Some time ago I was chatting at a picnic with a new acquaintance who complained that her son – 9 or 10 years old – never listened to her. While we talked the boy repeatedly visited the cookie table, in spite of his mother’s admonitions that he’d had enough. As he continued to help himself, she reminded him that he’d hit his limit, but she never followed up with any action. She then turned to me and lamented, “you see how well he listens?”
Me (in my head; not quite bold enough to critique someone I’ve just met on her parenting skills): Well, you’ve obviously taught him that he doesn’t have to. If there are no consequences for not doing what you say, why should he listen?
Another parent I know runs herself ragged picking up after her teenagers and fixing their mistakes, then wonders why they never seem to grow up and take responsibility for themselves. Those kids have learned that Mom will always come to the rescue, so they don’t have to develop coping skills.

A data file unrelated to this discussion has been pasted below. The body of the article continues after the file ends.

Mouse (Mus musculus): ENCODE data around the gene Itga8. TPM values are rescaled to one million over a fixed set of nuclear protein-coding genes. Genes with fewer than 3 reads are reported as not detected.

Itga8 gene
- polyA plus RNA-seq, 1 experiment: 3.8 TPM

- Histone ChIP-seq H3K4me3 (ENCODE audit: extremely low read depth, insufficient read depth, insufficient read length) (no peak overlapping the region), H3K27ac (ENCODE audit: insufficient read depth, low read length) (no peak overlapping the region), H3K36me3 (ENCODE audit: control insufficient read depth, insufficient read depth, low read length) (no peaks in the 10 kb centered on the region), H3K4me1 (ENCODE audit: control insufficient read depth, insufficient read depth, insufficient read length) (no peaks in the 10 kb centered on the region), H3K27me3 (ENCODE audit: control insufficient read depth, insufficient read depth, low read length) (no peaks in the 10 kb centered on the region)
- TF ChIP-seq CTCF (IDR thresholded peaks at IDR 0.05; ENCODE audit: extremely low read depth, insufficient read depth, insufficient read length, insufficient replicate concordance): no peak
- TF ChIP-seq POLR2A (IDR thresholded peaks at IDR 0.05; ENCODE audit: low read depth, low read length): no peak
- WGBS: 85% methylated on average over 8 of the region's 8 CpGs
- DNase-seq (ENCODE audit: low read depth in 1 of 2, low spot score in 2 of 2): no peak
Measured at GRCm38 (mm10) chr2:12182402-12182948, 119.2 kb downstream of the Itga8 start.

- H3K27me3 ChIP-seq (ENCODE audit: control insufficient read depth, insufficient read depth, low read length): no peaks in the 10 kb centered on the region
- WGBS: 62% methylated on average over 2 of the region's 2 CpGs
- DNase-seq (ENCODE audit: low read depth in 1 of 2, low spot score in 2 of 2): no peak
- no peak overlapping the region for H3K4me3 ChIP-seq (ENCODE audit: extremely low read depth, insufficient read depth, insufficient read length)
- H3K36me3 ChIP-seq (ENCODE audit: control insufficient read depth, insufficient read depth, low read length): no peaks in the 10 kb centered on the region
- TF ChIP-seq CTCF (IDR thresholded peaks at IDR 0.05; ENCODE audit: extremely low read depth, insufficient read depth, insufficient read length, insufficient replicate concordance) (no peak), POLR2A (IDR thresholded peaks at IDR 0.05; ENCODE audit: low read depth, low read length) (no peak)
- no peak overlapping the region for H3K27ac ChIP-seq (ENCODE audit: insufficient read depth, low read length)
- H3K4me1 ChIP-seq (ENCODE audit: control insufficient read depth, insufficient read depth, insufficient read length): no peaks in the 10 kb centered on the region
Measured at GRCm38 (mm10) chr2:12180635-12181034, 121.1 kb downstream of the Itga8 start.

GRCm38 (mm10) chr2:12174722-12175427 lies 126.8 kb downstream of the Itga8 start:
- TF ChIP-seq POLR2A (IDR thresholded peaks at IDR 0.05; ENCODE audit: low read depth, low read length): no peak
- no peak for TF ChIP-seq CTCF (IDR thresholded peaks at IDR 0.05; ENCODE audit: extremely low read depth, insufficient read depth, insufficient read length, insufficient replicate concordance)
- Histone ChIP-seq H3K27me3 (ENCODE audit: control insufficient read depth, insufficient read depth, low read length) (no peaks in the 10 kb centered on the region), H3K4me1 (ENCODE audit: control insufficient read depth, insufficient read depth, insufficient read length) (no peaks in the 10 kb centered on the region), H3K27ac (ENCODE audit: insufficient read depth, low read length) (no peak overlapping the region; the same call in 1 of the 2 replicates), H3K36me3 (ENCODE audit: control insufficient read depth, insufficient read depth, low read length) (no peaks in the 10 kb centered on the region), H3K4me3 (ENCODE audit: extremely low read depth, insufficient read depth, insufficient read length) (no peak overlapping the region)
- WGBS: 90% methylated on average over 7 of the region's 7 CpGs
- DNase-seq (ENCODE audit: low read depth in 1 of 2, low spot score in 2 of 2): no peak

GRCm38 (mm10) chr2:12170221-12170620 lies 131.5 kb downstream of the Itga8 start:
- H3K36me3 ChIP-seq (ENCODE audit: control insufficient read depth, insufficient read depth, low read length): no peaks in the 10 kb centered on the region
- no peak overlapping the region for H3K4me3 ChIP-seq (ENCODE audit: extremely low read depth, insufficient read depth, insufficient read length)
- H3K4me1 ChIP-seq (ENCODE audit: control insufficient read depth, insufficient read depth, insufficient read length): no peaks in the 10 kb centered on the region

I don’t know either of these mothers well, yet it is obvious to me that they have brought these particular parenting challenges on themselves. Perhaps that bystander status is what allows me to see the cause and effect so readily. A lot of us parents have a blind spot of some kind. Out of love for our kids we want their lives to be easy, and we want them to be happy. But we don’t do them any favors if we don’t set firm limits, or if we make the road so smooth for them that they never learn what to do when it gets bumpy.
So I wonder: what annoying and/or bad-for-his-long-term-development DB-behavior am I unwittingly encouraging? It should be obvious.